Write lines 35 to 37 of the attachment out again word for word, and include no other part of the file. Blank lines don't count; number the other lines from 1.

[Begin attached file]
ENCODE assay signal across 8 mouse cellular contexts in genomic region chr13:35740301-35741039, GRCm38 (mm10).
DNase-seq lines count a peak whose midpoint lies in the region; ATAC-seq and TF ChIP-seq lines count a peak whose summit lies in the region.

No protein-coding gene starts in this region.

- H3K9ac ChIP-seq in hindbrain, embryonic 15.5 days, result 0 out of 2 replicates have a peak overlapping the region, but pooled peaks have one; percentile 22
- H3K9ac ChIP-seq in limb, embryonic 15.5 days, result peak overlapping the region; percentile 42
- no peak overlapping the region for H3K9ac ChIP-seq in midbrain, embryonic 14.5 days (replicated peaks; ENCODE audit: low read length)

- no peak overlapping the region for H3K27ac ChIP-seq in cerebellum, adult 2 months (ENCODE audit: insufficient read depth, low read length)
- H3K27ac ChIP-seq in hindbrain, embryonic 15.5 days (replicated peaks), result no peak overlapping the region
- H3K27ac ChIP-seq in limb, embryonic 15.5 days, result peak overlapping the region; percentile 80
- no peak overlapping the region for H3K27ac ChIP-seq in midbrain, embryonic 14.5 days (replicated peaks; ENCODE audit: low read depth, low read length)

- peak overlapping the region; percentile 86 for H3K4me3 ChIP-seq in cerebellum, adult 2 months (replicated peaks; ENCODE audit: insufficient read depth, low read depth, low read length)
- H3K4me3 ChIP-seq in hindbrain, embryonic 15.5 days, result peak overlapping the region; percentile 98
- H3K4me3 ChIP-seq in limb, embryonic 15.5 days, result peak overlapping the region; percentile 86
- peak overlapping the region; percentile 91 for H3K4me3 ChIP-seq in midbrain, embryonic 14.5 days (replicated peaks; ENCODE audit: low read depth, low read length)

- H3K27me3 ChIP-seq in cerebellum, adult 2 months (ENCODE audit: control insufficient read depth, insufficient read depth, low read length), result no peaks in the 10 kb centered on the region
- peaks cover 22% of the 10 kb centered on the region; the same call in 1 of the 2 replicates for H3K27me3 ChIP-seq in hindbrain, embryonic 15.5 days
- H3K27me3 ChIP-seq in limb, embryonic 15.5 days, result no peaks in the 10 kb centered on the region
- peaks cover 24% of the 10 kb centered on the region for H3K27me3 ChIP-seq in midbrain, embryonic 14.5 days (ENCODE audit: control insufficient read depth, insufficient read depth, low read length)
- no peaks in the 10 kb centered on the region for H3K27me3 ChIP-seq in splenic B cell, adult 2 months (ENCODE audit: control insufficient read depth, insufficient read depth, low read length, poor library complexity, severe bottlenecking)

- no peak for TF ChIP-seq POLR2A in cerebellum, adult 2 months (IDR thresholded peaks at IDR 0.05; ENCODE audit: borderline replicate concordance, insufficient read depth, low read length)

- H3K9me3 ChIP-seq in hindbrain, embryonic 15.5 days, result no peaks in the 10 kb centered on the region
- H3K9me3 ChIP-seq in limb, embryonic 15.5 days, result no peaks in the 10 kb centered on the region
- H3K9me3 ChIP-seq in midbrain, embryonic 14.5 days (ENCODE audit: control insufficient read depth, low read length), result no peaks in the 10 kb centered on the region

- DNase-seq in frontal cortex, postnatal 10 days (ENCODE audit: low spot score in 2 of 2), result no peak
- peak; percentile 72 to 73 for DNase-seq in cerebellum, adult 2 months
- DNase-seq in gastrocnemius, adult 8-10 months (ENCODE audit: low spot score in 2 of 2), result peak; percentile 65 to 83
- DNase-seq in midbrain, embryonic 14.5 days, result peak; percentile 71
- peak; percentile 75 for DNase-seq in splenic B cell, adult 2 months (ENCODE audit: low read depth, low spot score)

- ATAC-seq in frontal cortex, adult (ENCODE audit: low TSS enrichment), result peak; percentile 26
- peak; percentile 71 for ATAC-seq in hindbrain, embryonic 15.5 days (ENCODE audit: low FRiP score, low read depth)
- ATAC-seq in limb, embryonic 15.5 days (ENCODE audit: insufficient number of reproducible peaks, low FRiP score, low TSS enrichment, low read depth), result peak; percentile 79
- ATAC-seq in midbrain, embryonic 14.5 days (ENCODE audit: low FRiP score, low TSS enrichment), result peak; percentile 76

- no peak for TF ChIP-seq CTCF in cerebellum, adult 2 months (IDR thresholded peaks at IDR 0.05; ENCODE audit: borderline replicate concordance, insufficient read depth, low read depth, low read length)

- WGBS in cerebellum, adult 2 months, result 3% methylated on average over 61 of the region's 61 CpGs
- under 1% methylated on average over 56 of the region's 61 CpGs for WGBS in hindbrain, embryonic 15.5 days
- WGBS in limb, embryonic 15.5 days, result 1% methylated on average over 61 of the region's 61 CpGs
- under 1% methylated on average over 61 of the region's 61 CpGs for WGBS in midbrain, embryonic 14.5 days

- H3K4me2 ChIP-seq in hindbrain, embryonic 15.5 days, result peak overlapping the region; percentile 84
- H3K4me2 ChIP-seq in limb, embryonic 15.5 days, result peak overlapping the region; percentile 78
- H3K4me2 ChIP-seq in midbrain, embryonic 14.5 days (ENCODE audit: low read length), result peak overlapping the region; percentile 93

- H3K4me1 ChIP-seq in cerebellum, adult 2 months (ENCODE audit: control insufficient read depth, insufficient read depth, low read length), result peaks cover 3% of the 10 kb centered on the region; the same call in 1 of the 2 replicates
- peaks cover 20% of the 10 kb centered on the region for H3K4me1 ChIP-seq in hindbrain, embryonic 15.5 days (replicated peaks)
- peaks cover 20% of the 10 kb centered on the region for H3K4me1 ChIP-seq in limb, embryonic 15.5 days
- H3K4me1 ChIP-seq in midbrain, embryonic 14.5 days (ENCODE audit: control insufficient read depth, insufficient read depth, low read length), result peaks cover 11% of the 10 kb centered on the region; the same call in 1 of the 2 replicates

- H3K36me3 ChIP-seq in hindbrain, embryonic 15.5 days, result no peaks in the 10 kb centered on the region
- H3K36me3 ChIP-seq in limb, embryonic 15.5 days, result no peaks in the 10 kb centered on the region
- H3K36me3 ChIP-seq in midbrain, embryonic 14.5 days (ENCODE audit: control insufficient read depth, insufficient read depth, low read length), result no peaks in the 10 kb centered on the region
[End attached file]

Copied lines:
- under 1% methylated on average over 56 of the region's 61 CpGs for WGBS in hindbrain, embryonic 15.5 days
- WGBS in limb, embryonic 15.5 days, result 1% methylated on average over 61 of the region's 61 CpGs
- under 1% methylated on average over 61 of the region's 61 CpGs for WGBS in midbrain, embryonic 14.5 days